Tuesday, February 28, 2012

Mayan Animal Hieroglyphic Glyphs of Deer

Yucatan Deer (Odocoileus yucatanensisO. thomasi). Several species of small deer (Maya, ke) occur in Mexico and Central America whose relationships are not yet thoroughly understood (Pls. 30-32). The species of Yucatan and southern Mexico have small lyrate antlers with few, short tines, rather different from the broader type of the more northern species with well developed secondary tines. The former type of antlers seems to be indicated by the conventionalized structure shown in, figs. 8-12. These probably represent the Yucatan deer or its ally Thomas’s deer of southern Mexico. Two of the figures, both from the Nuttall Codex, show the lower incisor teeth , figs. 8, 11), though in other cases these are omitted. The larger part of the figures of deer represent the does which have no antlers. For this reason it is impossible to distinguish females of the brocket from those of the other species of deer, if indeed, the Mayas themselves made such a distinction. The characteristics of deer drawings are the long head and ears, the prominently elevated tail with the hair bristling from its posterior side (the characteristic position of the tail when the deer is running), the hoofs, and less often the presence of incisors in the lower jaw only and of a curious oblong mark at each end of the eye, possibly representing the large tear gland.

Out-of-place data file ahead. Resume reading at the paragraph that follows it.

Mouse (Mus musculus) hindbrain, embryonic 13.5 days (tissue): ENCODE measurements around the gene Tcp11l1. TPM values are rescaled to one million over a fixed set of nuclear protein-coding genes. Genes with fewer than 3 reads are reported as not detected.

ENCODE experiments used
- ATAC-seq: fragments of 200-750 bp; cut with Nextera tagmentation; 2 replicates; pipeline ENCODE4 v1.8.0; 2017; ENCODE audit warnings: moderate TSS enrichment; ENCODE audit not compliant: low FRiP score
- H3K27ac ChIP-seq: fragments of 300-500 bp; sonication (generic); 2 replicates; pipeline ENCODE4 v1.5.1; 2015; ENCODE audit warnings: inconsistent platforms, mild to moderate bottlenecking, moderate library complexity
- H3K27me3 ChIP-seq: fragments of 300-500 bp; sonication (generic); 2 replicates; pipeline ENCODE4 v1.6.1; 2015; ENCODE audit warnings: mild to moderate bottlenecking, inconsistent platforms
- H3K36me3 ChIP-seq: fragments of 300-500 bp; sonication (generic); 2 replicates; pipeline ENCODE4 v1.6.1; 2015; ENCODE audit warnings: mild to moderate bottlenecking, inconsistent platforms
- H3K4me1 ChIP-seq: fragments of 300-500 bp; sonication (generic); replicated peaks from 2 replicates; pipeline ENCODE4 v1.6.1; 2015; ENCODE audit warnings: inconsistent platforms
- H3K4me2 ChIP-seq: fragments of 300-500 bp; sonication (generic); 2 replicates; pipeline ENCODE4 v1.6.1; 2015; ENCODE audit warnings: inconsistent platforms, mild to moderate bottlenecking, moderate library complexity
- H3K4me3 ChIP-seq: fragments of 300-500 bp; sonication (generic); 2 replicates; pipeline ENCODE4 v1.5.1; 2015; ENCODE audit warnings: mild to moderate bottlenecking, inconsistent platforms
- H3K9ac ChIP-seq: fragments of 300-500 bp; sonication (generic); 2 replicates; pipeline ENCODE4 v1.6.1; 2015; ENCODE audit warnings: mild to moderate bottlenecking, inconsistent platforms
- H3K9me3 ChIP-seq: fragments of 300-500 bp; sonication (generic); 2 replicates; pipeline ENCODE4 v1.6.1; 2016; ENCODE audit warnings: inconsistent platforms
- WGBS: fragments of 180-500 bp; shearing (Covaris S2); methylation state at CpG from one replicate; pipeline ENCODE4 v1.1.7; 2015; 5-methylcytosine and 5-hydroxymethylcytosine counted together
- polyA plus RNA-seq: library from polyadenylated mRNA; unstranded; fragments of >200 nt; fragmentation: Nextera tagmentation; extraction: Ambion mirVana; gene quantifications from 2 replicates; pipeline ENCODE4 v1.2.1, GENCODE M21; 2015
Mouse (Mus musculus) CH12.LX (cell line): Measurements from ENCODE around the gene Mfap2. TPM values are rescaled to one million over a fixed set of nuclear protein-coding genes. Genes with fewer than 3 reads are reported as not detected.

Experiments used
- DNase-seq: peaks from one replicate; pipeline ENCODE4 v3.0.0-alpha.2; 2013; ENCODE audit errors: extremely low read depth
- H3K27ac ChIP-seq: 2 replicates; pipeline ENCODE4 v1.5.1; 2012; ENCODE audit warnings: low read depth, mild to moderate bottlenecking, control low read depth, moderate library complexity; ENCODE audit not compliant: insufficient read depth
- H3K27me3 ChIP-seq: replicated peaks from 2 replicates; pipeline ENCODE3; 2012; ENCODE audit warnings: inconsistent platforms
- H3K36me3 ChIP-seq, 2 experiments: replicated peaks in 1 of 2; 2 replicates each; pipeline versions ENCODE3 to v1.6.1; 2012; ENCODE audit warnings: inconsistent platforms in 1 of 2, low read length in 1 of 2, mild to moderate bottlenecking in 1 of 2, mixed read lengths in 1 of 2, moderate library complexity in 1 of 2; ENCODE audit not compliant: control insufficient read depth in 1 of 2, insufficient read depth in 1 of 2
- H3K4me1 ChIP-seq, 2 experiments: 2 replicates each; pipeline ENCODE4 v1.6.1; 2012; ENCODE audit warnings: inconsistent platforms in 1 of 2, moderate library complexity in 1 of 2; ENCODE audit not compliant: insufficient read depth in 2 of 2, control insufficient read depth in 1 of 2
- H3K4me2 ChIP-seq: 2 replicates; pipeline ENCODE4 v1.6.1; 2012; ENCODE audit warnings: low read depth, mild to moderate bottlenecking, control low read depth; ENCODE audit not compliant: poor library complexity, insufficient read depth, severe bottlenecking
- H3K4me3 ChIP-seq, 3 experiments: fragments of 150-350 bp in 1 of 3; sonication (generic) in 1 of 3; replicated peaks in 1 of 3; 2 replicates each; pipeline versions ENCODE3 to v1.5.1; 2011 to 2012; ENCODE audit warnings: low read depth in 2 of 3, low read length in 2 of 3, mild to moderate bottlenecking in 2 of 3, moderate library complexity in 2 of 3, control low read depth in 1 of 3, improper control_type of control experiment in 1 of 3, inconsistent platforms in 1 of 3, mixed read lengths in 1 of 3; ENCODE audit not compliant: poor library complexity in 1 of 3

The deer plays a large part in the Maya ceremonials. It is an important, perhaps the most important animal offering as a sacrifice to the gods. Several pages of the Tro-Cortesianus (38-49) are given over to the hunt and the animal usually represented is the deer, the hunters are shown, the methods of trapping, the return from the chase, and the rites in connection with the animals slain. Tro-Cortesianus
[349] 48b shows the usual method of trapping where the deer is caught by a cord around one of the fore legs. Tro-Cortesianus 91a pictures the same method and 92a shows where the deer is caught on a spike in another type of trap. In Tro-Cortesianus 86a  the deer appears with a rope around his body held by a god who is not easily identified.
Interesting descriptions of the hunt are given in several of the early accounts. It will be noted that the hunt was usually connected with the religious rites and the offering of deer meat and various parts of the body of the deer had a ceremonial importance. Attention is called to similar[350] practices among the Lacandones, the inhabitants of the region of the Usumacinta at the present time (Tozzer, 1907), where the greater part of the food of the people must, first of all, be offered to the gods before it may be eaten by the natives.